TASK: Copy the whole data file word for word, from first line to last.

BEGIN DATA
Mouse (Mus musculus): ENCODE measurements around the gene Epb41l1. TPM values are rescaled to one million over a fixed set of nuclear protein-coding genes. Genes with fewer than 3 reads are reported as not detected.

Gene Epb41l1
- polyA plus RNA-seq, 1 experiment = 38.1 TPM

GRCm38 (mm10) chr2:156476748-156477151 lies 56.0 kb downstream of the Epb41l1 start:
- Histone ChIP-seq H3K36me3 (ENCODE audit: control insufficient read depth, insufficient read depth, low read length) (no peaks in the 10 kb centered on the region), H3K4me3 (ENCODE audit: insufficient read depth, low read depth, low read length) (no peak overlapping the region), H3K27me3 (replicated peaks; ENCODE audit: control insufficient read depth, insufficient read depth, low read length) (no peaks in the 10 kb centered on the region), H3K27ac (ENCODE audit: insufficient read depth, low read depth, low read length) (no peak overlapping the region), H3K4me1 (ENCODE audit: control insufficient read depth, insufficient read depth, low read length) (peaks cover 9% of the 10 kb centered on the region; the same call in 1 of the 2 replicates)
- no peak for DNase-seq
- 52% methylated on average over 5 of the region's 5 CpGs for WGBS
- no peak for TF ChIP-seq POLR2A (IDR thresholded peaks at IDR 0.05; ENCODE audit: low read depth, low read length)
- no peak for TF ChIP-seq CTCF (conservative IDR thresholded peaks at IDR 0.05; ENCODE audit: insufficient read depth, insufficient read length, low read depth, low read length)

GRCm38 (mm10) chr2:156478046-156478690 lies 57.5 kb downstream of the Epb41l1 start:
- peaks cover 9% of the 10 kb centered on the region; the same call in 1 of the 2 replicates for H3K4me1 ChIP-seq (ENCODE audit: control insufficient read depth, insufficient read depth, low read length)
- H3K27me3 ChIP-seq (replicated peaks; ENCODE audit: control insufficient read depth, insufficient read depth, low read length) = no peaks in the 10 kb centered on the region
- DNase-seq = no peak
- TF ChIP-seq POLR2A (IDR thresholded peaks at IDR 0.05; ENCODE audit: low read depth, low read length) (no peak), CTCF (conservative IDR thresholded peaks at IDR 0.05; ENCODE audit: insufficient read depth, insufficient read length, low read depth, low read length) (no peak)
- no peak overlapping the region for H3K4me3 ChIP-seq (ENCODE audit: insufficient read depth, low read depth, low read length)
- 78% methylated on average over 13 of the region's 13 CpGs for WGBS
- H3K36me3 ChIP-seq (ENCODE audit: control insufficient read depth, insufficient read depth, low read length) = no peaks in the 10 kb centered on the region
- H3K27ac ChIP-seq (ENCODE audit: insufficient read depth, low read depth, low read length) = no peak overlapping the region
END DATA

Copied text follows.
Mouse (Mus musculus): ENCODE measurements around the gene Epb41l1. TPM values are rescaled to one million over a fixed set of nuclear protein-coding genes. Genes with fewer than 3 reads are reported as not detected.

Gene Epb41l1
- polyA plus RNA-seq, 1 experiment = 38.1 TPM

GRCm38 (mm10) chr2:156476748-156477151 lies 56.0 kb downstream of the Epb41l1 start:
- Histone ChIP-seq H3K36me3 (ENCODE audit: control insufficient read depth, insufficient read depth, low read length) (no peaks in the 10 kb centered on the region), H3K4me3 (ENCODE audit: insufficient read depth, low read depth, low read length) (no peak overlapping the region), H3K27me3 (replicated peaks; ENCODE audit: control insufficient read depth, insufficient read depth, low read length) (no peaks in the 10 kb centered on the region), H3K27ac (ENCODE audit: insufficient read depth, low read depth, low read length) (no peak overlapping the region), H3K4me1 (ENCODE audit: control insufficient read depth, insufficient read depth, low read length) (peaks cover 9% of the 10 kb centered on the region; the same call in 1 of the 2 replicates)
- no peak for DNase-seq
- 52% methylated on average over 5 of the region's 5 CpGs for WGBS
- no peak for TF ChIP-seq POLR2A (IDR thresholded peaks at IDR 0.05; ENCODE audit: low read depth, low read length)
- no peak for TF ChIP-seq CTCF (conservative IDR thresholded peaks at IDR 0.05; ENCODE audit: insufficient read depth, insufficient read length, low read depth, low read length)

GRCm38 (mm10) chr2:156478046-156478690 lies 57.5 kb downstream of the Epb41l1 start:
- peaks cover 9% of the 10 kb centered on the region; the same call in 1 of the 2 replicates for H3K4me1 ChIP-seq (ENCODE audit: control insufficient read depth, insufficient read depth, low read length)
- H3K27me3 ChIP-seq (replicated peaks; ENCODE audit: control insufficient read depth, insufficient read depth, low read length) = no peaks in the 10 kb centered on the region
- DNase-seq = no peak
- TF ChIP-seq POLR2A (IDR thresholded peaks at IDR 0.05; ENCODE audit: low read depth, low read length) (no peak), CTCF (conservative IDR thresholded peaks at IDR 0.05; ENCODE audit: insufficient read depth, insufficient read length, low read depth, low read length) (no peak)
- no peak overlapping the region for H3K4me3 ChIP-seq (ENCODE audit: insufficient read depth, low read depth, low read length)
- 78% methylated on average over 13 of the region's 13 CpGs for WGBS
- H3K36me3 ChIP-seq (ENCODE audit: control insufficient read depth, insufficient read depth, low read length) = no peaks in the 10 kb centered on the region
- H3K27ac ChIP-seq (ENCODE audit: insufficient read depth, low read depth, low read length) = no peak overlapping the region